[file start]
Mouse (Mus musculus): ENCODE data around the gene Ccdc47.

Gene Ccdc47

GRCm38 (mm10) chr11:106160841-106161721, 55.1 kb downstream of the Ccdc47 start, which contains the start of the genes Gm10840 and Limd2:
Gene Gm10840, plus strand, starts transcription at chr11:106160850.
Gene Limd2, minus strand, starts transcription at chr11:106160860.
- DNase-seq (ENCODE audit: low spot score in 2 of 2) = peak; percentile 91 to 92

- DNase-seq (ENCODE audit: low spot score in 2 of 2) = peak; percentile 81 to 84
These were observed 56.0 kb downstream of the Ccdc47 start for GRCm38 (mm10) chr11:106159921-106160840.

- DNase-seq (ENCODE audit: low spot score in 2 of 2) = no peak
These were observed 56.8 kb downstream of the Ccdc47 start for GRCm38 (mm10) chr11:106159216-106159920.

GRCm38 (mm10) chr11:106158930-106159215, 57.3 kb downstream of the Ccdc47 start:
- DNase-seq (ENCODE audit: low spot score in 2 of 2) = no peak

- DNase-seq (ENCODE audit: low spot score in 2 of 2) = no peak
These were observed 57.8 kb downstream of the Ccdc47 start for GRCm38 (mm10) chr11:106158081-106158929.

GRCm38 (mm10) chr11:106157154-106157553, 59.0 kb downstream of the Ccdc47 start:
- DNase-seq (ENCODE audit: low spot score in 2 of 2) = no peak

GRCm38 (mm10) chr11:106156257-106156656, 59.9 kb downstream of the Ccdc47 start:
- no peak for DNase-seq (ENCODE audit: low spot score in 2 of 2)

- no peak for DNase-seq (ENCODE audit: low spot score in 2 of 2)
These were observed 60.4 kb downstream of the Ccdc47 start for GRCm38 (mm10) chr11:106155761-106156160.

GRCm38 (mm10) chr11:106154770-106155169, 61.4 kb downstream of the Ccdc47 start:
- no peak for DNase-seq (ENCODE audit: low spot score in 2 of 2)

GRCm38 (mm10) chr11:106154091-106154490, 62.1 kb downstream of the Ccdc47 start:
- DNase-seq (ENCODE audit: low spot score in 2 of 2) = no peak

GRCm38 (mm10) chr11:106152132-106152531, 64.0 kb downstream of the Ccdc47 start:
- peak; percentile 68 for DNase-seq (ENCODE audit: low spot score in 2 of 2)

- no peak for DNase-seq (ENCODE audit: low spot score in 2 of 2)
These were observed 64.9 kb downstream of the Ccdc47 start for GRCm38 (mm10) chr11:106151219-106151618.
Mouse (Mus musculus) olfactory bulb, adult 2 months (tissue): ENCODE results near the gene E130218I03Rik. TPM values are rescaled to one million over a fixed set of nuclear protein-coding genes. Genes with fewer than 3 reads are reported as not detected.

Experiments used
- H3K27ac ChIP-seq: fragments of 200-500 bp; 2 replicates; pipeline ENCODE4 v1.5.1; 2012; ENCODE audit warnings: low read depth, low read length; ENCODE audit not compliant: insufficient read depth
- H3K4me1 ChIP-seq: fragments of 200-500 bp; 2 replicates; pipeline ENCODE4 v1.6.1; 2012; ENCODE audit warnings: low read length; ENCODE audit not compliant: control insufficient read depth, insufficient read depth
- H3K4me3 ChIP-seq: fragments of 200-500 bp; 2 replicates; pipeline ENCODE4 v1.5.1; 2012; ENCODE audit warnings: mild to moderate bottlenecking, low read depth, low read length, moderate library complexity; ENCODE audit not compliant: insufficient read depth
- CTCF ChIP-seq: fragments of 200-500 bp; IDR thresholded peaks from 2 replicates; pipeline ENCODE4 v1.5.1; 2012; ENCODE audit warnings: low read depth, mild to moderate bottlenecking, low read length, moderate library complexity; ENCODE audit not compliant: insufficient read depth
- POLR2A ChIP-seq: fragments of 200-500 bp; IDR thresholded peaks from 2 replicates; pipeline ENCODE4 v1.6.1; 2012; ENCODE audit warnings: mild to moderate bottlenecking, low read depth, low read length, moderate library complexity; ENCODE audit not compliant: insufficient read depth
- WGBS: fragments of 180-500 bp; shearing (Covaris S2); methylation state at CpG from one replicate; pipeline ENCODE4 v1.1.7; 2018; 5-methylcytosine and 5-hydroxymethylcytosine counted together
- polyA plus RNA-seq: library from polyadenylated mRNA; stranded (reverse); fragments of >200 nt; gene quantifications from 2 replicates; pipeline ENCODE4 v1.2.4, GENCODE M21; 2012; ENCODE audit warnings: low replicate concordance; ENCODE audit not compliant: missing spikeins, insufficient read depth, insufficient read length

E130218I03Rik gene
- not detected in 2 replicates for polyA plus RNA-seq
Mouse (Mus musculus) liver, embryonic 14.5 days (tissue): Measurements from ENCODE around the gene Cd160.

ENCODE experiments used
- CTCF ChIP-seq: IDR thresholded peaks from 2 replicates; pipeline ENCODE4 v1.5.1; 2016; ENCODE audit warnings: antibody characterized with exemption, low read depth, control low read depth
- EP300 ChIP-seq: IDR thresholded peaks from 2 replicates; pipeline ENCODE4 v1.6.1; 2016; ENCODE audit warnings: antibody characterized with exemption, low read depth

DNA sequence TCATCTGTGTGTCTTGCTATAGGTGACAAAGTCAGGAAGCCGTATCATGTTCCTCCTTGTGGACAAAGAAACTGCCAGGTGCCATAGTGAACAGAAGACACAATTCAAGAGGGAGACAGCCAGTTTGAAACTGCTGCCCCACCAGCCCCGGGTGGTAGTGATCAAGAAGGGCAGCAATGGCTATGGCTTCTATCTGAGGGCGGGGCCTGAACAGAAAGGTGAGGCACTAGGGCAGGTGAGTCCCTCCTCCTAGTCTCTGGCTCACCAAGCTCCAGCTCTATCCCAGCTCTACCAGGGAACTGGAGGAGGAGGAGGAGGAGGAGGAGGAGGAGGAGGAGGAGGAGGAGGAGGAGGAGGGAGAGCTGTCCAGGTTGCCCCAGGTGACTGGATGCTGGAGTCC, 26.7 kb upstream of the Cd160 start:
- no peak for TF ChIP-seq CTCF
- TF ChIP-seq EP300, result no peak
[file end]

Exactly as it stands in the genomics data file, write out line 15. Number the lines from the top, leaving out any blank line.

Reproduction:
GRCm38 (mm10) chr11:106157154-106157553, 59.0 kb downstream of the Ccdc47 start: